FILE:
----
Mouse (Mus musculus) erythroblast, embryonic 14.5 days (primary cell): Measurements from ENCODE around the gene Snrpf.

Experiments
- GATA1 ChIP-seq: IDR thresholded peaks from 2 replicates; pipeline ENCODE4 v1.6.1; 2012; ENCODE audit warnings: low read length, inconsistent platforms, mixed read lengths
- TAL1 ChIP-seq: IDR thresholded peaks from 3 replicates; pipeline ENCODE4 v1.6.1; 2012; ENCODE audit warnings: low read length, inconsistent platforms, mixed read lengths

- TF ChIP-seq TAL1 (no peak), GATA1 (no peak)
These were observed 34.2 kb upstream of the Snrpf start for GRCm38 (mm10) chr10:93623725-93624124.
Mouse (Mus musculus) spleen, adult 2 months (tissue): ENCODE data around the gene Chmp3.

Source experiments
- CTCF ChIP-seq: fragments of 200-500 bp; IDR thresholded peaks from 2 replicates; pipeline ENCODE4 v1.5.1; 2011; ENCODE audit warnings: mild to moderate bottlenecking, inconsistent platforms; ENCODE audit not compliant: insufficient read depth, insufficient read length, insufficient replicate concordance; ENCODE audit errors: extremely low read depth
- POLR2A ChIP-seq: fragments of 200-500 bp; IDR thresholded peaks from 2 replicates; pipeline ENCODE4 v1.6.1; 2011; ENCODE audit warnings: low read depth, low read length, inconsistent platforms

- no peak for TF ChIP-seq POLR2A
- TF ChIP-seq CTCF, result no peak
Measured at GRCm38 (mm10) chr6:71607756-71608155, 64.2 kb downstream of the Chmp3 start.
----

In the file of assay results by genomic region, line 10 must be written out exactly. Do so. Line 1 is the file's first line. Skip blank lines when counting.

- POLR2A ChIP-seq: fragments of 200-500 bp; IDR thresholded peaks from 2 replicates; pipeline ENCODE4 v1.6.1; 2011; ENCODE audit warnings: low read depth, low read length, inconsistent platforms